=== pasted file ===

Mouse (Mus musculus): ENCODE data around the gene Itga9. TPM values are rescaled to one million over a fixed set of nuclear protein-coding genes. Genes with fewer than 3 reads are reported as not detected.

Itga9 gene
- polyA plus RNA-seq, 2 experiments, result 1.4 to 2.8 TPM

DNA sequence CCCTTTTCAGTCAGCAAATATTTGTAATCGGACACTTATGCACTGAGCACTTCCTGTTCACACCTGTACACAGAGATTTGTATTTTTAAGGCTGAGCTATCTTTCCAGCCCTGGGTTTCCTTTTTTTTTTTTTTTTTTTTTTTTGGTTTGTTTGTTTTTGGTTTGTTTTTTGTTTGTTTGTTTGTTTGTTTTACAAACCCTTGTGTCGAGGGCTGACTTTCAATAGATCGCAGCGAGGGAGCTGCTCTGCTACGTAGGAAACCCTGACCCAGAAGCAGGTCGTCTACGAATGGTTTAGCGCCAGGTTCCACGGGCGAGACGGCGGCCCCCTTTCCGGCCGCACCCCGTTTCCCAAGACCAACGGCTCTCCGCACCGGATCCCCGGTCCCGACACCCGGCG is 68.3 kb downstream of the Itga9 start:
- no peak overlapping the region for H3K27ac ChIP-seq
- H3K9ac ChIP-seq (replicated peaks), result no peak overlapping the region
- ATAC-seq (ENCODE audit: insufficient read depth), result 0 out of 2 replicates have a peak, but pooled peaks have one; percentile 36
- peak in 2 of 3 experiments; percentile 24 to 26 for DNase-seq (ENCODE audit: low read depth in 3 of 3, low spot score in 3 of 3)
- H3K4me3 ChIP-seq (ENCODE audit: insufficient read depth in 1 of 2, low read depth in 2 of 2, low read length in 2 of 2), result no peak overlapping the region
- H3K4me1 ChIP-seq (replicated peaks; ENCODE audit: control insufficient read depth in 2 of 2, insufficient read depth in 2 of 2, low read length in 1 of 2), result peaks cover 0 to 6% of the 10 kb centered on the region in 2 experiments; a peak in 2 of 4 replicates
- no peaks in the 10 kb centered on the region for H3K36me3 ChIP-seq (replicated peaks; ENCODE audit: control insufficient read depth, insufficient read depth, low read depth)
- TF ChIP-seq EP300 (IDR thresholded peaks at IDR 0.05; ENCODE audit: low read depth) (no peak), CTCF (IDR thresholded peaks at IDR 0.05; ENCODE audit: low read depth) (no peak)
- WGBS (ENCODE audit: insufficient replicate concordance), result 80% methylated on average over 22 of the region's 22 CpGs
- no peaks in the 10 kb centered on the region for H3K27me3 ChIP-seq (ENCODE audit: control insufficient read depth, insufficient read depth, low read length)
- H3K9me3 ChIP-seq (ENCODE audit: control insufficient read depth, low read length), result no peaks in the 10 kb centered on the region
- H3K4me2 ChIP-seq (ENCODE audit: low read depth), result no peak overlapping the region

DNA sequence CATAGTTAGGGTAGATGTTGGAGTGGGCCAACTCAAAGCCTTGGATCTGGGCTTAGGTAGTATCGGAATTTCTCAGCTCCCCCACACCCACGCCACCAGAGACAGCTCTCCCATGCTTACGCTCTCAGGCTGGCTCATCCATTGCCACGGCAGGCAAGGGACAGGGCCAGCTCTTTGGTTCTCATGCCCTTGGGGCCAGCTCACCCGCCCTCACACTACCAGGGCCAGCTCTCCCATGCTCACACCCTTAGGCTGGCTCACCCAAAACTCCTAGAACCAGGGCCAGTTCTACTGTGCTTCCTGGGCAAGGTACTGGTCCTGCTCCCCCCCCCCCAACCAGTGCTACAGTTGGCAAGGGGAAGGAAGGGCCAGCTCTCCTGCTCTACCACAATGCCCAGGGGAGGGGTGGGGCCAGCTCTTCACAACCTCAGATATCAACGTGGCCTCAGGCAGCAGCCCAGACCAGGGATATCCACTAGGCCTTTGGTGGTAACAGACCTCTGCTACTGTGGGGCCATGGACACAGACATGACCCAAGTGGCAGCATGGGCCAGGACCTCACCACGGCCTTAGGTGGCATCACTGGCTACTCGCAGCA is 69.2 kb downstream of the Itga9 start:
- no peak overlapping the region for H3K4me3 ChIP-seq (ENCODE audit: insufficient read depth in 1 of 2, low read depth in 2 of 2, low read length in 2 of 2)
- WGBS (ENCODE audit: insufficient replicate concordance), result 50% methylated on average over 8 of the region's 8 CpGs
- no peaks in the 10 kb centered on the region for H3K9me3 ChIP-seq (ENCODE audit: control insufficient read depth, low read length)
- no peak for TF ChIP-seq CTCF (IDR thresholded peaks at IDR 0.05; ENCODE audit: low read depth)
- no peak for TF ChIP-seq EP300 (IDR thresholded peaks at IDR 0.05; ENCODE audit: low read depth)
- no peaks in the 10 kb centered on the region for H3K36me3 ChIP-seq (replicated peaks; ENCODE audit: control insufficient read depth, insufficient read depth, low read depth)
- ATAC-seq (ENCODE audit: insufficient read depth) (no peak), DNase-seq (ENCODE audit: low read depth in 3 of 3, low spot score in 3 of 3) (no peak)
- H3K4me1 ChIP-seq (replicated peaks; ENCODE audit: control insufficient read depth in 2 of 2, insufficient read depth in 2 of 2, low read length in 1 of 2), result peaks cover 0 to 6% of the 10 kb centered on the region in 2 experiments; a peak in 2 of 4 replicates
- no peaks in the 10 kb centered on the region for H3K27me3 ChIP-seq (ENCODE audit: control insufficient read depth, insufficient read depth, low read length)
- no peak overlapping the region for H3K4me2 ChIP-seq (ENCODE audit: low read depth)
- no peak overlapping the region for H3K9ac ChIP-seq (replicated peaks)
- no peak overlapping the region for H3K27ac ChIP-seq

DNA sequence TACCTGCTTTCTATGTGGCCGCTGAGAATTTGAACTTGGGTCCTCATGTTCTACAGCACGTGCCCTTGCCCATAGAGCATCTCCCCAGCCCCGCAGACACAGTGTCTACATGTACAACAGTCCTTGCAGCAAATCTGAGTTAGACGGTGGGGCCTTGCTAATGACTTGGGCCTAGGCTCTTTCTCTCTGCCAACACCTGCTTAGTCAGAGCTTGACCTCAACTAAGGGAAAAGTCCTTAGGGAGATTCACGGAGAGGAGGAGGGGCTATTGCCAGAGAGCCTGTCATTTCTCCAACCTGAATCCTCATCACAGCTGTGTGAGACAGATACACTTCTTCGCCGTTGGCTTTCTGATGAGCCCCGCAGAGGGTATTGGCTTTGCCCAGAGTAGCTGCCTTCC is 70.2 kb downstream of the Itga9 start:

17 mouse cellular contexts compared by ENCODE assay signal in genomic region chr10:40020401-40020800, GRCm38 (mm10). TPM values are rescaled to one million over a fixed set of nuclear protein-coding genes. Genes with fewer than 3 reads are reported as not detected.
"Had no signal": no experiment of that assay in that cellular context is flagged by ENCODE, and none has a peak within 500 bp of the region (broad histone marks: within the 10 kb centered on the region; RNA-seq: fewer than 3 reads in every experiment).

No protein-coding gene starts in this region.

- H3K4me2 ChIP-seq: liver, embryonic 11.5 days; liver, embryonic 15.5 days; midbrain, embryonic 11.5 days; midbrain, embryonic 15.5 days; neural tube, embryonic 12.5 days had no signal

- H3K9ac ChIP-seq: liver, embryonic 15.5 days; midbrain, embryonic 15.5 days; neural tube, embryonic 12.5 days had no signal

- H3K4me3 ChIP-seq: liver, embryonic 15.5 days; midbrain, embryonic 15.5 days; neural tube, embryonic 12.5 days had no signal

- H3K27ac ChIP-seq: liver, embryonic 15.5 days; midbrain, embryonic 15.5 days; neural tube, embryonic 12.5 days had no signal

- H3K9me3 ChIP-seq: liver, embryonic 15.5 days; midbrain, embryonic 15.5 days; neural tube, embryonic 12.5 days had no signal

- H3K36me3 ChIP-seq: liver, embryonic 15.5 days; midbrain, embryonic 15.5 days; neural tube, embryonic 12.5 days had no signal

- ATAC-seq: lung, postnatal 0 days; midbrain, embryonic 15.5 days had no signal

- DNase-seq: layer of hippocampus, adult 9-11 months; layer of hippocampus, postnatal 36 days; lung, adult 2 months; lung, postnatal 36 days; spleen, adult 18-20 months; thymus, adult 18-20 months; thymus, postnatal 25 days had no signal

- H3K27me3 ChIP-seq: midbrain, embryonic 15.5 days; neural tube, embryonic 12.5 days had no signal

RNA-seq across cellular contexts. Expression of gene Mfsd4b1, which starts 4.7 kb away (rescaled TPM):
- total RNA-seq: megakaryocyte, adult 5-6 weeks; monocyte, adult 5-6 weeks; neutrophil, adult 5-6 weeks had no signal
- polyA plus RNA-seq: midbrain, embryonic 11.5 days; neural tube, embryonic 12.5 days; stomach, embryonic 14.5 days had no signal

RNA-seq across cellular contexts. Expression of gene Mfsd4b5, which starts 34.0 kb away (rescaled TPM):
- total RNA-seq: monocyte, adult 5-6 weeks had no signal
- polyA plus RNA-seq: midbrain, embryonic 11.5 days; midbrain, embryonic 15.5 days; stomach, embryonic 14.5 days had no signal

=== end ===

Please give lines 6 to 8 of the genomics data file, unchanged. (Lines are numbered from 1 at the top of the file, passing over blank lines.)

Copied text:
- H3K9ac ChIP-seq (replicated peaks), result no peak overlapping the region
- ATAC-seq (ENCODE audit: insufficient read depth), result 0 out of 2 replicates have a peak, but pooled peaks have one; percentile 36
- peak in 2 of 3 experiments; percentile 24 to 26 for DNase-seq (ENCODE audit: low read depth in 3 of 3, low spot score in 3 of 3)